The gates have the badge of the SWB showing the Sphinx, it states that the Sphinx was presented to the regiment in 1801, thereby implying that the Sphinx was presented to the SWB. But the Sphinx was presented to The 24th (2nd Warwickshire) regiment, so why not display the proper badge of the regiment that the Sphinx was presented to, and replace the SWB badge with a Glengarry badge of the 24th (2nd Warwickshire) Regiment, the REAL regiment that the Sphinx was presented to?

There is NO mention what so ever of the 24th (2nd Warwickshire) Regiment in the headers, yet there is plenty of mention of the SWB, RRW, etc. The 24th Regiment only existed from 1751 to 1782, 31 years. After 1782 the Regiment had an English county name added to its title and became The 24th (2nd Warwickshire) Regiment, not just the 24th regiment, so why do you not give the full and real title of the regiment, why just give its pre 1782 title, is it because you are scared of giving the game away to the public by adding its English county name? The only mention of the 2nd Warwickshire regiment seems to be on the regimental tree, yet there is plenty of mention of the SWB, RRW etc. Don't forget that the name The 24th (2nd Warwickshire) regiment was in existance for much longer than the name SWB, so why is it that the name seems to be avoided like the plague?

The old RRW, which of course was the old (24th/41st), is now the 2nd Batt RW, however, the 2nd Batt RW is being axed, meaning of course that this is the end for the old 24th.

The Regiment was raised in England and was an English county titled regiment for 192 years. It was (in my opinion) stupidly moved from its homeland of England to Wales, and has languished there for around 130 years. It seems that it won't survive for much longer now with the 2nd Batt being axed, so maybe a fitting epitaph would be.

"In Memory of The Noble 24th, Born in England - Murdered in Wales".

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PostSubject: Re: 24th Regiment of Foot was the 2nd Warwicksire regiment   Sat Dec 22, 2012 6:16 pm

Martin

Thank you for the response. I think your rant has merely served to confirm the point I made earlier. I have previously on this site put forward the facts with regard to the history of the Regiment and how the traditions have been passed down through various amalgamations and name changes. I'm sure those who are interested can use the search engine to find these points. I see little point in repeating them again.

I sympathise with the views expressed recently by Tasker. It will indeed a very sad day if this site is left in the hands of a small minority who hold extreme and slanted viewpoints.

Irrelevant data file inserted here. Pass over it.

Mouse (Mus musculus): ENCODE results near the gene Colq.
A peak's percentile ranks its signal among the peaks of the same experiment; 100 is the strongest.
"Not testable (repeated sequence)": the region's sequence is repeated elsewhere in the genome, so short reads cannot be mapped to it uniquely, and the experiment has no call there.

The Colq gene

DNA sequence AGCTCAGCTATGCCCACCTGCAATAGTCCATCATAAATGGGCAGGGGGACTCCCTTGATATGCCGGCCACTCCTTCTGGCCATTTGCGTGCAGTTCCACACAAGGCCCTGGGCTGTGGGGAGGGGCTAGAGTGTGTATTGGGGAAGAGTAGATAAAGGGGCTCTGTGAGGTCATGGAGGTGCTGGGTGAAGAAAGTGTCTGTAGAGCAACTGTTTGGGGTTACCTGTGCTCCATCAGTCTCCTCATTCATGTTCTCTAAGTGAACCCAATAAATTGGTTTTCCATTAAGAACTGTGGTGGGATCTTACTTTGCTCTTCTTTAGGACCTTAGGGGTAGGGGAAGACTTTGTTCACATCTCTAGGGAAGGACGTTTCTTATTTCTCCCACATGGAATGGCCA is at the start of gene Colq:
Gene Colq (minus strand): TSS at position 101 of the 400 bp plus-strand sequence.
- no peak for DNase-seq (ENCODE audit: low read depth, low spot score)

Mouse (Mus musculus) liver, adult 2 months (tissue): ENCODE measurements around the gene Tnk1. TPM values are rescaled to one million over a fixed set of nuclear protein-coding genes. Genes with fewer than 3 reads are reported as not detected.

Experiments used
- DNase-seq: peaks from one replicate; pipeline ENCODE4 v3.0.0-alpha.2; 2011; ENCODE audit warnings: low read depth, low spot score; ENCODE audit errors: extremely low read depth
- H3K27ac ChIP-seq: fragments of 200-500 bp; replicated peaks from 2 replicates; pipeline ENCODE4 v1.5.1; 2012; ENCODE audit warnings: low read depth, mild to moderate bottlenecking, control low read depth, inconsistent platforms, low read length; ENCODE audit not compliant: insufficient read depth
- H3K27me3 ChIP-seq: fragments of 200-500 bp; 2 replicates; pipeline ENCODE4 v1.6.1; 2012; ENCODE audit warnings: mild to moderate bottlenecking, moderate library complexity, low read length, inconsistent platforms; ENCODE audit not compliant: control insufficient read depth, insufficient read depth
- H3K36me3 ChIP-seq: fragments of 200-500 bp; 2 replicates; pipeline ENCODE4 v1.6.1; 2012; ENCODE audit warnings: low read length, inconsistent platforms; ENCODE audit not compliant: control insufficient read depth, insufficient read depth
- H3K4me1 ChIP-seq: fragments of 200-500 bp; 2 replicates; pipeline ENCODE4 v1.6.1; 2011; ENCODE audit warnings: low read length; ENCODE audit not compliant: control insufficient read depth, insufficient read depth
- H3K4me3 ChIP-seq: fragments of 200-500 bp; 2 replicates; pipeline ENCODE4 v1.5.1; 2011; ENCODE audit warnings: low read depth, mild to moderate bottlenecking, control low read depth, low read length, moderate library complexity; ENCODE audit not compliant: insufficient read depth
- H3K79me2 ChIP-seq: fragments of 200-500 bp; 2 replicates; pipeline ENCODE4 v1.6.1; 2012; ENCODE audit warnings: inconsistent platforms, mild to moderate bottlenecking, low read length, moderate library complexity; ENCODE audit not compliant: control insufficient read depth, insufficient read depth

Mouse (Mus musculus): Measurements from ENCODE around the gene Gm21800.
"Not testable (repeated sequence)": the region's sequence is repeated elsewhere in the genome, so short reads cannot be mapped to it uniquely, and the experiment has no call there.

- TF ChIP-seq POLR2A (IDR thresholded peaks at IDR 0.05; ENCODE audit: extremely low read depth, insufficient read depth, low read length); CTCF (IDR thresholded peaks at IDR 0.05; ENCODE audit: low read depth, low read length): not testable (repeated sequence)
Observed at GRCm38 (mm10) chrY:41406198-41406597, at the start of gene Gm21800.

Fortunately, I am in a position whereby I can give a more balanced view of the Regiment's history to visitors who come to the Brecon museum.

One point with regard to your last paragraph. The two battalions of The Royal Welsh will be merged to form a single battalion, which will uphold the honours and traditions of all the antecedent regiments (including the 24th). I doubt The Royal Welsh will appreciate your epitath - "Born in England, murdered in Wales"

A Merry Xmas to you.

Bill
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PostSubject: Re: 24th Regiment of Foot was the 2nd Warwicksire regiment   Sat Dec 22, 2012 8:44 pm

Quote :
I sympathise with the views expressed recently by Tasker

Bit annoyed that Tasker chose to leave that comment before he left, he didn't exactly help matters, and certainly done his fair share of winding people up. Perhaps he will be missed but some, but not all. I'm just glad we have a reference side to this forum, i'm more than happy to post information that may help others in some way.
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PostSubject: Regimental museum new website.   Sun Dec 23, 2012 12:13 pm

Bill.

Rather patronising remarks, but I suppose it's one way of avoiding answering anything.

Yes, you are in a position where you can tell visitors the regiments history, but I wonder if you tell them that not one of the antecedent regiment that makes up the RW is actually Welsh? ie,; 23rd, Shropshire, England. 24th, Kent, England. 41st, Invalids and out patiants from Chelsea, London, England. 69th, The old 2nd Battalion of the 24th, that was redesignated the 69th, and later given the English county title of South Lincolnshire. Umm, nothing Welsh there then is there?